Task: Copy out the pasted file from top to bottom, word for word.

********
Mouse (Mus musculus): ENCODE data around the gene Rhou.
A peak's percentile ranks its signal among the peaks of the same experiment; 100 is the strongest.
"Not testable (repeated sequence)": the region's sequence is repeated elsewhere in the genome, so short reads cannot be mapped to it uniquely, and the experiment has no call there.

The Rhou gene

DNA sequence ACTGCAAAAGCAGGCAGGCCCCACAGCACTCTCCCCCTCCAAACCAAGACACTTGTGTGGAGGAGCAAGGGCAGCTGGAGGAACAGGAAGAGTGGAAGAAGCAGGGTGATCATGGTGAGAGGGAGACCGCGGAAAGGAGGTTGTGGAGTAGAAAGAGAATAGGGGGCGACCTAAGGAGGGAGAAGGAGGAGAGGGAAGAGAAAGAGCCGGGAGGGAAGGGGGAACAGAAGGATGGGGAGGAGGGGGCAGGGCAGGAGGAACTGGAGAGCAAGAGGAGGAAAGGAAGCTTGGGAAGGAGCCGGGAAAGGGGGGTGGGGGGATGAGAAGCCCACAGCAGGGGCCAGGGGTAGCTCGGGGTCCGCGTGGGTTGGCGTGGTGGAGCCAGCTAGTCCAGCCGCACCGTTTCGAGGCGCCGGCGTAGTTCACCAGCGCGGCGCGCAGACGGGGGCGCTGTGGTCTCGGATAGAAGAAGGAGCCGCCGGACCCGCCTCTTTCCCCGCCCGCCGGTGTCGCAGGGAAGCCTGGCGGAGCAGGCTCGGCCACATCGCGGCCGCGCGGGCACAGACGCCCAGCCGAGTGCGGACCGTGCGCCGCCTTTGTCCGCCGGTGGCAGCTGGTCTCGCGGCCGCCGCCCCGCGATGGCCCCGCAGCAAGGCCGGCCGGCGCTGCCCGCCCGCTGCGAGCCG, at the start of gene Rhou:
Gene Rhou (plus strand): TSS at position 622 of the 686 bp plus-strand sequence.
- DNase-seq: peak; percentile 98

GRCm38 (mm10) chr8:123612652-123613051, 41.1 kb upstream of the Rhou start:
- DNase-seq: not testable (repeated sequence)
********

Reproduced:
Mouse (Mus musculus): ENCODE data around the gene Rhou.
A peak's percentile ranks its signal among the peaks of the same experiment; 100 is the strongest.
"Not testable (repeated sequence)": the region's sequence is repeated elsewhere in the genome, so short reads cannot be mapped to it uniquely, and the experiment has no call there.

The Rhou gene

DNA sequence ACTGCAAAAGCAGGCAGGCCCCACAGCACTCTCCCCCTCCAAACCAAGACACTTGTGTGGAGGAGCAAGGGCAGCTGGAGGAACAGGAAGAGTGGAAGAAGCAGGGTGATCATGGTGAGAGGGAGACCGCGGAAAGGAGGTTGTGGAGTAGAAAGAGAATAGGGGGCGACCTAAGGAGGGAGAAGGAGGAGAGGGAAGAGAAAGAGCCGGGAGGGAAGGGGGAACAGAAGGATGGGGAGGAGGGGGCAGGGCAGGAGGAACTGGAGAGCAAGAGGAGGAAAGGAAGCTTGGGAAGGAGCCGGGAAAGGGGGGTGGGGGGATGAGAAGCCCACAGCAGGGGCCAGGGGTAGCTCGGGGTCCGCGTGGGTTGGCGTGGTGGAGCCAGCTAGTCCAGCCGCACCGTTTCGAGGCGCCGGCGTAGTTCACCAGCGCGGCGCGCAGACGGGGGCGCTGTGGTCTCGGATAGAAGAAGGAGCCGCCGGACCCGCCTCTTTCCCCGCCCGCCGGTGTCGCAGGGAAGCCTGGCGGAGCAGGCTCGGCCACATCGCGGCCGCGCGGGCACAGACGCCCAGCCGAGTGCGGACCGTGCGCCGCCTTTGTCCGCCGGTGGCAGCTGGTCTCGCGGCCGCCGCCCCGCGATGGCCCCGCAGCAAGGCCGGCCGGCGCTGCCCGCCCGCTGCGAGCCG, at the start of gene Rhou:
Gene Rhou (plus strand): TSS at position 622 of the 686 bp plus-strand sequence.
- DNase-seq: peak; percentile 98

GRCm38 (mm10) chr8:123612652-123613051, 41.1 kb upstream of the Rhou start:
- DNase-seq: not testable (repeated sequence)